At the turn of the 20th century, horses were a primary provider of motive power and New York City was home to an estimated 74,000 horses and 4,600 stables. The Upper West Side was becoming a fashionable neighborhood of row houses and apartment buildings. Amsterdam Avenue was the area's chief service corridor, which undoubtedly reduced the avenue's desirability for residential purposes compared to the blocks to the east and west. The blocks between Broadway and Amsterdam and West 75th to West 77th streets became the home to a number of stables and the area became known colloquially as "Stable Row." (CPC 2007, Lueck 2006).
As automobiles and trucks replaced horses, many of the Stable Row buildings became garages, were replaced by new garage buildings and/or came to house automobile-associated businesses. City directory listings mapped below show the speedy transformation of stables around Manhattan into parking garages in the first two decades of the 20th century.
The 1907 directory (Trow 2007) lists 71 garages and 681 livery stables in Manhattan (58 and 534 of those addresses, respectively, remained geocodable in 2009).
By 1926, almost all of the stables were gone, replaced by 394 listings for garages out of 1,355 total listings for auto-related businesses (1,068 were geocodable in 2009).
In the 1926 listings, there are 47 addresses of garages common with 1907 listing of stables, although the actual number of stables converted into garages may be higher due to street number changes.
By 2009, an online yellow pages site for NYC (nyc.com 2009) listed 916 unique garages (848 geocodable) in Manhattan, although barren areas may indicate that this listing has significant omissions.
As of summer 2009, 23 of the 1907 stable addresses seem to still be in use as parking garages, although there are likely missing addresses from both years and further investigation would be needed to determine exactly which of these buildings are the same.
|1907 Business||2009 Business||Address||Zip|
|Hirschhorn Brothers / H. Moore & Son||Imperial Parking Systems||59 Allen Street||10002|
|Barnett George S.||Garage Management Company||122 West 3 Street||10012|
|Sebastiani Lorenzo||Kinney System Inc||224 Mulberry Street||10012|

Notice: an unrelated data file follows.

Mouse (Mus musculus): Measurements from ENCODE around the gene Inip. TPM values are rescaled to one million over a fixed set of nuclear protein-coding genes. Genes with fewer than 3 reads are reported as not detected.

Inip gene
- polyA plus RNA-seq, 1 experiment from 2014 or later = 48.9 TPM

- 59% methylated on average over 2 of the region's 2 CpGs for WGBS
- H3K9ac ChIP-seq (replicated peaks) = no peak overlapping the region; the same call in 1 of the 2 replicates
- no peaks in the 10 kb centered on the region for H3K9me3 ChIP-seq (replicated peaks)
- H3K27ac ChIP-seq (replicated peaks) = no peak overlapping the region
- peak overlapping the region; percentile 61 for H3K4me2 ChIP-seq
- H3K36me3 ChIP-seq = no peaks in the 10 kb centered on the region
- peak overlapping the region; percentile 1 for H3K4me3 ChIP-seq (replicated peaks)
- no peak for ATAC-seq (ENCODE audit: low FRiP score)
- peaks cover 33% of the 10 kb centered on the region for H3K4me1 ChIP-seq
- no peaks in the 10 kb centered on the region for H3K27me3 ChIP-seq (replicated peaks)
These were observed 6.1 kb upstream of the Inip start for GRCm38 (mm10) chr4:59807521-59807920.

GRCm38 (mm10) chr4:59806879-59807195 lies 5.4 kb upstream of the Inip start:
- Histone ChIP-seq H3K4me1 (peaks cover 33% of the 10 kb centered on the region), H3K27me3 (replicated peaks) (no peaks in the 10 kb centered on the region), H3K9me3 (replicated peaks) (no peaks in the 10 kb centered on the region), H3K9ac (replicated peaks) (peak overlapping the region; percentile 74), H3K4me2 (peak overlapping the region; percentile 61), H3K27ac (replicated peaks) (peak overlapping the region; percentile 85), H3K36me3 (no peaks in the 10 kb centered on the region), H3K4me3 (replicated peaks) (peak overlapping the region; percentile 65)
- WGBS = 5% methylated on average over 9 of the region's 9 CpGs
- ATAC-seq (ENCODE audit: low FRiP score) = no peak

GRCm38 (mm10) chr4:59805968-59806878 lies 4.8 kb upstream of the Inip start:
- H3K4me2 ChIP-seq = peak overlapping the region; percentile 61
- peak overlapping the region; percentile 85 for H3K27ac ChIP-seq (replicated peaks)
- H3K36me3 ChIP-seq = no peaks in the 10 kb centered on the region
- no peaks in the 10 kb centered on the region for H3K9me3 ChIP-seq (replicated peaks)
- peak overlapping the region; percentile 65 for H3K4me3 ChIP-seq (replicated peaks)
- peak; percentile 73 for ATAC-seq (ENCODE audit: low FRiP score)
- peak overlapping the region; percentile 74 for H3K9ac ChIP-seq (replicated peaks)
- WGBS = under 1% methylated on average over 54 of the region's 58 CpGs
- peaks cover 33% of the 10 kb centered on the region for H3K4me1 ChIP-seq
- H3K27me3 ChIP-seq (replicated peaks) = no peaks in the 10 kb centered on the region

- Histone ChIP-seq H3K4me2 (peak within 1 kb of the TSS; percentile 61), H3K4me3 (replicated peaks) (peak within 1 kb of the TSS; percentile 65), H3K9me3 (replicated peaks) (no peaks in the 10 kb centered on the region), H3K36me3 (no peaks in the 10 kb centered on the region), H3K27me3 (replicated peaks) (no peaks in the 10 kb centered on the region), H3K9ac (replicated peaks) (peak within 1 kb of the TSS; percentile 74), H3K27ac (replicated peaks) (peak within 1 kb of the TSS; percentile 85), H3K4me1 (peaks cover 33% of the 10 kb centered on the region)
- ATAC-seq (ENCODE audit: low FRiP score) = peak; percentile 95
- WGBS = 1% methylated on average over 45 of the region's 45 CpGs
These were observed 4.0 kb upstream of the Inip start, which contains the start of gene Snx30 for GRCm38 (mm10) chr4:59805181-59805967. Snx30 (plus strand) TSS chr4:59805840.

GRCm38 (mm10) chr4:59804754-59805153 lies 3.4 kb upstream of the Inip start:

|Rudden Thomas||Central Parking System||14 Charlton Street||10014|
|Seaich William H. Seaich / Opera Stables||Garage Mgmt Company Llc||142 East 31 Street||10016|
|Egan John J.||205 E 38 Street Parking||205 East 38 Street||10016|
|Quinn Jacob||The Mallah Organization Inc||213 East 38 Street||10016|
|Schuchman George||43rd Parking Llc||231 East 43 Street||10017|
|Mason Stable Co (ltd)||Garage Management Company||218 West 50 Street||10019|
|Colorado Boarding Stables||Rapid Park Industries||225 West 58 Street||10019|
|Bennett Invalid Coach||Garage Management Corporation||124 East 63 Street||10021|
|Kayton Simon||Sas Parking Svces Inc||182 East 73 Street||10021|
|Kriete Christine||Garage Management Company||305 East 80 Street||10021|
|Goodman Jacob M. & H.||Rapid Park Industries||441 East 78 Street||10021|
|Arnheiter Acton||Meyer's Parking System Inc||154 East 53 Street||10022|
|N Y Cab Co||Carousel Parking||201 West 75 Street||10023|
|Cedarhurst Boarding Stables||Kinney System Inc||147 West 83 Street||10024|
|Taylor Jacob||Wilfred 19 Street Garage Inc||203 West 77 Street||10024|
|Ansonia Stable Co||Garage Management Company||271 West 87 Street||10024|
|Henry Adrian L.||West 108 Street Parking Garage Corp||234 West 108 Street||10025|
|Star Stables (inc)||Garage Management Company||113 East 84 Street||10028|
|Witkin & Kanzer||Garage Mgmt Company Llc||167 East 84 Street||10028|
|Pick. I. & Sons||Icon Parking||156 East 105 Street||10029|
Although Stable Row remained in some form for over a century, low-rise buildings have been greedily eyed by developers during the sporadic bursts of building activity that afflict the city from time to time (Gray 1987). The "Roaring" 1920s saw the construction of numerous tall residential buildings on the Upper West Side, with notable additions to the stable row area including 2126 Broadway (The Beacon Theatre and Hotel, 1927), 2138 Broadway (1924), 2162 Broadway (Manhattan Towers, 1930), 360 West 77th (1929).
The construction bubble of the early 21st century resembled that of the 1920s and lead to the demise of the 348 Amsterdam (Mason Stables) and everything on West 76th Street for the construction of residential towers and a Jewish Community Center.
A closer look at maps of the Upper West Side indicates that Stable Row may not have been the most dense concentration of stables in the neighborhood. Stables (and, later, garages) were scattered around the neighborhood and a cluster of stables around 66th street between Amsterdam and West End Avenue near the old railyard may have been more significant in terms of numbers of animals. That area (as with a number of stable areas on the lower East Side) was obliterated during urban renewal in the 1950s and 1960s.
The Stable Row Buildings
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